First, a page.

Conditions‎ > ‎

Anterior Knee Pain

 
 
 
 
Anterior Knee Pain - Why does this happen?
  
The knee cap, patella, is a small bone on the front of the knee joint.   To help reduce friction between the patella and the knee joint during movement, the back of the patella is covered with cartilage. 
 
 
 
 
 
 

Anterior Knee Pain is a condition where the cartilage on the back of the patella becomes softened and degenerates as a result of poor alignment of the patella.  This causes the normally smooth surface of the cartilage to become roughened which results in irritation to the patella and pain in the front of the knee.

 

Whilst this condition is most common in people over 40 years old it is also seen in teenage girls as the stress changes on the cartilage due to growth spurts and the width of the pelvis.  Anterior Knee Pain often occurs due to repeated stress or a change in stress on the knee.  A change in activity, increase in frequency or intensity of activity, muscle imbalance, a poor foot position, poor warm up, tight muscles and excess weight may be contributing factors.

 
 
  
What are the symptoms?
 
  • Pain and tenderness on the front of the knee.
  • Pain is worse on walking, sporting activity, walking up stairs or after sitting for prolonged periods.
  • Grating sensation on the knee during movement.
  • Pain is relieved after a period of rest. 
   
 
Diagnosing Anterior Knee Pain
 

Your GP or Physiotherapist can usually diagnose an Anterior Knee Pain by simply examining your knee and hearing where the pain is and how it started.

 

X-rays and other tests are not usually necessary.
 
 
 
What is the treatment?
 

Anterior Knee Pain can usually recover with some simple changes to activity and exercise.  By trying to avoid or reduce the activity which causes the pain, to allow the damaged cartilage time to recover and heal.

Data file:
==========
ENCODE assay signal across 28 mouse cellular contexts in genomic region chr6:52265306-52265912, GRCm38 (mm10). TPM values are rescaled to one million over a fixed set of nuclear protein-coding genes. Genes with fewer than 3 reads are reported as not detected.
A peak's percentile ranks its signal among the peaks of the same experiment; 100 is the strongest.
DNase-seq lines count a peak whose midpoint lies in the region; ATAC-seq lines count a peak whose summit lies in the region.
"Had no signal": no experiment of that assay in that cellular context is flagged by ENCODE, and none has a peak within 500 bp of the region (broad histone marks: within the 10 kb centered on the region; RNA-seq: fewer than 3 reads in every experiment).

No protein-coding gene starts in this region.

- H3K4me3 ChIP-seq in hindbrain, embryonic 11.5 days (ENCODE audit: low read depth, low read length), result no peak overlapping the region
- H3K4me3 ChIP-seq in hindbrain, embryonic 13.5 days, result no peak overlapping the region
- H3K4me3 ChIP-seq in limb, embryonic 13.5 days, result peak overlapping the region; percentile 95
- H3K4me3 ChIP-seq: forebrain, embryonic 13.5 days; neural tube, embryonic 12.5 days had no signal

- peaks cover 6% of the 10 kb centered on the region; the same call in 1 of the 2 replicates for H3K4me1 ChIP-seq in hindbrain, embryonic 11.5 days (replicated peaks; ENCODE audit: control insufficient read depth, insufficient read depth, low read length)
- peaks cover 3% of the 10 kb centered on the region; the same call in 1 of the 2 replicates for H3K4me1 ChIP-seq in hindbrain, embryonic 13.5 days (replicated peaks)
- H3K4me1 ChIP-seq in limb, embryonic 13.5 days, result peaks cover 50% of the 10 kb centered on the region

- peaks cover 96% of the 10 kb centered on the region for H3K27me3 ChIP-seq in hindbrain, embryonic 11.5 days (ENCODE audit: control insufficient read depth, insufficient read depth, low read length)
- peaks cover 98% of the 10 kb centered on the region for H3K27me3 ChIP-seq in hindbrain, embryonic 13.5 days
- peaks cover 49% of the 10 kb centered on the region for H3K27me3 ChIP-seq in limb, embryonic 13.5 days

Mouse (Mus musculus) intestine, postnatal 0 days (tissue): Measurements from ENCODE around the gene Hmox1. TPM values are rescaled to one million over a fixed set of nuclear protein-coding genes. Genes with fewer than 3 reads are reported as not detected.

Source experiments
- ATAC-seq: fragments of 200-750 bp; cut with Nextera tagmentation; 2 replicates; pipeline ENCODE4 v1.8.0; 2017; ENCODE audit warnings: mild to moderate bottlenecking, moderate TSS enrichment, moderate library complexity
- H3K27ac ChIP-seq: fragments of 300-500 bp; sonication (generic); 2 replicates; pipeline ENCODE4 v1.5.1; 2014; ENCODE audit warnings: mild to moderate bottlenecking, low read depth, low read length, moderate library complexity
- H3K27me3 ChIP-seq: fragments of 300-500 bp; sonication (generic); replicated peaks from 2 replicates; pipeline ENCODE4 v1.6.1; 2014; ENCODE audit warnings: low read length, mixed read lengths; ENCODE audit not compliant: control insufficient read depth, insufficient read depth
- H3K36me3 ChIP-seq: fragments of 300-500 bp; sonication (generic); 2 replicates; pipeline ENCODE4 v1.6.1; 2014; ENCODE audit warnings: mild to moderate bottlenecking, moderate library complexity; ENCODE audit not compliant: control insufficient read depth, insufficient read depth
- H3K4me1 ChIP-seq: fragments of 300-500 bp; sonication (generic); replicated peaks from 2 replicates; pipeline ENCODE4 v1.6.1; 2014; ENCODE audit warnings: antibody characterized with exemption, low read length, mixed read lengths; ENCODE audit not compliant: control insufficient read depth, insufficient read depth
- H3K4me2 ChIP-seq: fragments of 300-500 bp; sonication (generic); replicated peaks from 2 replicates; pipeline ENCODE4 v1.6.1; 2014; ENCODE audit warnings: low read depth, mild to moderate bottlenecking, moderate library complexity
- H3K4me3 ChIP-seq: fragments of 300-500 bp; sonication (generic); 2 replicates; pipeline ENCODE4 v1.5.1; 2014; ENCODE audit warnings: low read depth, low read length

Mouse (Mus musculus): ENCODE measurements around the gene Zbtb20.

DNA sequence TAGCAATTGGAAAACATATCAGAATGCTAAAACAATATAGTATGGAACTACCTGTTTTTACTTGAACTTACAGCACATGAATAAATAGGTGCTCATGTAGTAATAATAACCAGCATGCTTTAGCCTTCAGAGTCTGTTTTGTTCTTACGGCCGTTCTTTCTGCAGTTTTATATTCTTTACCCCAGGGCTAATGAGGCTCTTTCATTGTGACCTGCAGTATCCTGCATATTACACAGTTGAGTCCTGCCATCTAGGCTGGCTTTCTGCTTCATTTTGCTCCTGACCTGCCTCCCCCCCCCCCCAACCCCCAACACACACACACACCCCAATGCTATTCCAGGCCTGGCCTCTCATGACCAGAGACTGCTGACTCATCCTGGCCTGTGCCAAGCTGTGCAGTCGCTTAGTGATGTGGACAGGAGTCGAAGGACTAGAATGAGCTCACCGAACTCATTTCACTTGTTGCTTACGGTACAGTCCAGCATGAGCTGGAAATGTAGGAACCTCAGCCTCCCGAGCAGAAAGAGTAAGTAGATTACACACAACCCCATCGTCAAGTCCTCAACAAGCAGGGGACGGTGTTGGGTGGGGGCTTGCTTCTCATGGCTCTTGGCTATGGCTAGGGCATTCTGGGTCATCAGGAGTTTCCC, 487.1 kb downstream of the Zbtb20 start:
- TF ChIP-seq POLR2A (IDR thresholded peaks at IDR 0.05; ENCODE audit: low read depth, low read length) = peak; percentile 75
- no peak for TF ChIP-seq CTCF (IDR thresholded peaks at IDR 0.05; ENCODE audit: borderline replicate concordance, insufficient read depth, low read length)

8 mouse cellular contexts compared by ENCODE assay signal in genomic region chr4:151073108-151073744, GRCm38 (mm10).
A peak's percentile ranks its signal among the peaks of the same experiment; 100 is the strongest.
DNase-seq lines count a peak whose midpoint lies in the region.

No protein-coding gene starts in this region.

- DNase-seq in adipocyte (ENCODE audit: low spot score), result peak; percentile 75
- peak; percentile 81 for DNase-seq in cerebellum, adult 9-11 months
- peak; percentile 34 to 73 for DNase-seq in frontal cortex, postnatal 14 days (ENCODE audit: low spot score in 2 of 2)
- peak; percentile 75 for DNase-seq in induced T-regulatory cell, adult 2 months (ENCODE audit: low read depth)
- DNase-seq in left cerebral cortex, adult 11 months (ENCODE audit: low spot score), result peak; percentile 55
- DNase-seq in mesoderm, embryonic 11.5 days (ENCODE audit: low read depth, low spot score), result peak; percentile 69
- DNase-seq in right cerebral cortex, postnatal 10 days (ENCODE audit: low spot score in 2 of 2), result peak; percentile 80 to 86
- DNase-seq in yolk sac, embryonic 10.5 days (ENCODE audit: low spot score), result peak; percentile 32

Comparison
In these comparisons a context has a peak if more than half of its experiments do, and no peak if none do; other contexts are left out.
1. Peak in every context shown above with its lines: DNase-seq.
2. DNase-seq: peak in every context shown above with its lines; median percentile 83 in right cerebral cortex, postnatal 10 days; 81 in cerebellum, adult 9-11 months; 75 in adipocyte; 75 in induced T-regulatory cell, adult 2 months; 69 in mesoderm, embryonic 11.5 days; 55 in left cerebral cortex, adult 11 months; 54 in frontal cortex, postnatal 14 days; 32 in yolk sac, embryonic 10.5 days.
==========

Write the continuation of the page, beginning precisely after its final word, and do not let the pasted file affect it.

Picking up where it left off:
To help reduce the symptoms an 'ice pack' can be placed on the painful area for 15 - 20 minutes, twice a day.  Do not place the 'ice pack' directly on the skin.  Wrap the 'ice pack' in a damp towel before placing on the painful area to ensure you do not burn the skin.

 

When possible elevate the leg during the first 48 hours.

 

During the initial painful stages it is important to manage the pain. 

 
Painkillers and anti-inflammatory medications  -  These may be prescribed by your GP if the pain is costant.  This is a temporary measure to break the pain cycle, but can continue as required.
 
Exercise  -  Exercise is important to help realign the position of the patella in relation to the knee joint.  It is important to stretch and strengthen the surrounding muscles and work on your balance to help prevent reoccurrence.    Click here for a list of exercises suitable for Anterior Knee Pain.
 
Biomechanical Analysis  -   If there are significant mechanical problems insoles or specific trainers may improve your leg position and help avoid further injuries.  A biomechanical assessment by a Podiatrist or Physiotherapist will determine whether insoles or specific trainers would be of benefit.
 
Physiotherapy  -  If exercise alone does not improve symptoms then physiotherapy treatment may be required.  A physiotherapist can use specific treatments including, ultrasound, deep friction, massage, interferential, acupuncture or taping to help relieve pain and aid recovery. Click here for more information about Physiotherapy.
 
Injections  -  In some cases your GP or Consultant may recommend an injection.  These can be used to reduce inflammation and pain when the symptoms are severe and constant.  This is not a 'cure' and it is important to follow the exercises and modify activities.  
 
Surgery  -  This is not common for Anterior Knee Pain.  In some cases when symptoms are persistent surgery may be considered.    
 
Remember an important part of treatment for Anterior Knee Pain your home exercises and modifying activities.